Muppet of My Mind
By the time Stevie Wonder got to Sesame Street, Cookie Monster had already driven a stolen steam engine into a game show. A blue guy in overalls cried, "Hey that's my train!" A purple banker in whiskers asked for his cane. An orange thing ran around with jumbled fangs and a poof of eyebrows lifted from the forehead of Leonid Brezhnev. The show was Beat the Time, and its host, Guy Smiley, had lost control. He could be heard shouting Cookie Monster's name as creatures frittered away nervous energy across the TV screen. A loose flap of hair leapt about Smiley's head, a thing in itself, egging on the chaos.
Cookie Monster was typically incoherent: a fuzzy bathroom rug with a rag-bag voice, trying to high-five the host ("Hi, Guy!"), his pupils jiggling everywhere at once, near lysergic, perhaps still feeling the effects from that appearance on Dick Cavett, when his stomach exploded after eating a time machine.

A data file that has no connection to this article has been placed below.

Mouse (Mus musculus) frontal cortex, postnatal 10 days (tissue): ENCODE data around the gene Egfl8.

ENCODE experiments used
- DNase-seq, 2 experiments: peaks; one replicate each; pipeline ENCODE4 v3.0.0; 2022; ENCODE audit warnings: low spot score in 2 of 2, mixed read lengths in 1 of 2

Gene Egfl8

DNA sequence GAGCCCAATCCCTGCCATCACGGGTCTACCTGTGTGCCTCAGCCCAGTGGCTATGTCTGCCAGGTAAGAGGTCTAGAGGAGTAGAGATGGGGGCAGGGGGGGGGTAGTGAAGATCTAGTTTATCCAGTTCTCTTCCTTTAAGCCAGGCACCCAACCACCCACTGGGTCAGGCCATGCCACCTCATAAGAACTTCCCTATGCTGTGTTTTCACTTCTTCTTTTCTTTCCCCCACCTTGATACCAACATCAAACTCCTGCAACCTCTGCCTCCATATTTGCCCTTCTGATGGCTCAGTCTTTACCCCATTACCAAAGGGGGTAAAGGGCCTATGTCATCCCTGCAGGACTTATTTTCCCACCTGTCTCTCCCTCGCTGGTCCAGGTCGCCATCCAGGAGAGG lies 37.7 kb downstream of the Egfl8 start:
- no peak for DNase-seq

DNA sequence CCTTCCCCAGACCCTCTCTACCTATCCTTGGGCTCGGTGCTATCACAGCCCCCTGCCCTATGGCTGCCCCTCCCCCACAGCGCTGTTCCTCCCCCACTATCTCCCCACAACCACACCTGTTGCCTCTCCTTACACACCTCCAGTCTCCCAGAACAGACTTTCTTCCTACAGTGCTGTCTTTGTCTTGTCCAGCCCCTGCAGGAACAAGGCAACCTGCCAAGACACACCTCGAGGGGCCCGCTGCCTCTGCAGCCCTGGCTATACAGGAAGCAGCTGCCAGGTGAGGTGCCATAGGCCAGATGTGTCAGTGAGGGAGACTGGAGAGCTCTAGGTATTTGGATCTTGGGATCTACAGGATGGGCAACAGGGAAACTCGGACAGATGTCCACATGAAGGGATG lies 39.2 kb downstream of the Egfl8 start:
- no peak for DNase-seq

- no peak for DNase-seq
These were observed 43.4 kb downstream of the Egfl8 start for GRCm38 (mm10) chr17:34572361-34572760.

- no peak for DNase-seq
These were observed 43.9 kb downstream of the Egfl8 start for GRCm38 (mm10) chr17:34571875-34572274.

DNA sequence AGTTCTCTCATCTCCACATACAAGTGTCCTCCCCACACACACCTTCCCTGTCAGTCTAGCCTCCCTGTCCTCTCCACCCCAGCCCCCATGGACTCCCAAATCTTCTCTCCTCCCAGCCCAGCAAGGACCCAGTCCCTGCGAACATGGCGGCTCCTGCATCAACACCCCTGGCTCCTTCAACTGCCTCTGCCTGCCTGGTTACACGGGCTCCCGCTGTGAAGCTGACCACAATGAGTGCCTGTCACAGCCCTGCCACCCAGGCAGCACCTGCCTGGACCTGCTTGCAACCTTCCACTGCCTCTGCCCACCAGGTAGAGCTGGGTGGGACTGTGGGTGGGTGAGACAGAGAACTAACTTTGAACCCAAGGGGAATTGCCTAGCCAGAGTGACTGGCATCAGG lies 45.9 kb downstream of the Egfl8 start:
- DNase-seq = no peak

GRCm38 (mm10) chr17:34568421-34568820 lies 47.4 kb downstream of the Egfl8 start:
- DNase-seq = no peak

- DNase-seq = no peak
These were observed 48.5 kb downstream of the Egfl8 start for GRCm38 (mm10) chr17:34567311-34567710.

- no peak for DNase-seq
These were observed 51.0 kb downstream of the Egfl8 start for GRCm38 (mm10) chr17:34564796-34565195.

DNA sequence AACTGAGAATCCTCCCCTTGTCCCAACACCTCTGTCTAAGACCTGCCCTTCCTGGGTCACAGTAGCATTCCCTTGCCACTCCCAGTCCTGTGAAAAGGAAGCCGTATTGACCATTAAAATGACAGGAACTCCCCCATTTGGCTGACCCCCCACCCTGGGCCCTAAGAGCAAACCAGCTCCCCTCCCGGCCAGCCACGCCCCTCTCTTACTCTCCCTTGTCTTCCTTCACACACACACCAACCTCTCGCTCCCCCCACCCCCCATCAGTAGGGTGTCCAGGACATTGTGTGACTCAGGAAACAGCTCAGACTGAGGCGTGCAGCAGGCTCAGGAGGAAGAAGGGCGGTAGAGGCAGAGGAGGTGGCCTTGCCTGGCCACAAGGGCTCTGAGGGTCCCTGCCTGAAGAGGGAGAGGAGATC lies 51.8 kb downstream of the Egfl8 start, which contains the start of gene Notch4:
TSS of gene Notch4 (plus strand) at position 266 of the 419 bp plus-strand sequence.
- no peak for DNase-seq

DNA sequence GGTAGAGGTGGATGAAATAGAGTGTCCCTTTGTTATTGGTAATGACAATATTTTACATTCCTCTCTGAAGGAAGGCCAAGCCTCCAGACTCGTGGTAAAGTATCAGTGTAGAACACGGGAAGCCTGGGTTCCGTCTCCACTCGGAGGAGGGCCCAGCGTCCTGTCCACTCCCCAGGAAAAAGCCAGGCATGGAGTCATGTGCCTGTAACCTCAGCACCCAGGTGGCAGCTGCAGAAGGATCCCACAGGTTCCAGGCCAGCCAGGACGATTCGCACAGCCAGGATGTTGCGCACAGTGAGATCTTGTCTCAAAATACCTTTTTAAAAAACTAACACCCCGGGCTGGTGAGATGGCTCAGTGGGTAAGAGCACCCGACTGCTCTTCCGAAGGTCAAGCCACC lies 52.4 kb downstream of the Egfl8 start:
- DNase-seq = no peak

Backstage, a cubby full of reserve plastic eyeballs awaited its chance.
Special guest Stevie Wonder tried to make sense of it all, assembling this herky-jerky riot of felt and foam inside his head.
What's going on?
Cookie Monster has stolen a train.
No less confused was Sesame Street's target audience (age six, gnawing on a Matchbox truck) when Stevie Wonder later appeared on the show with a plastic tube that drooled, non-retractably, from his mouth and into a Moog synthesizer. Stevie's bass bufo was certainly not his own, a strep croak that made Kermit green with--"Hi-ho-ulp!"
Sesame Street's most important demographic that day was Roger Troutman--a twenty-one-year-old from Hamilton, Ohio who would spend the rest of his life sticking vinyl hardware tubing in his mouth.
As the Muppets of invention have often said: "It's so crazy, it just might work!"
Dave Tompkins' book on the history of the vocoder, How To Wreck A Nice Beach, is being published by Stop Smiling Books/Melville House.
(continued in issue #35 of Wax Poetics. Related content here.)
How a workout becomes a social identity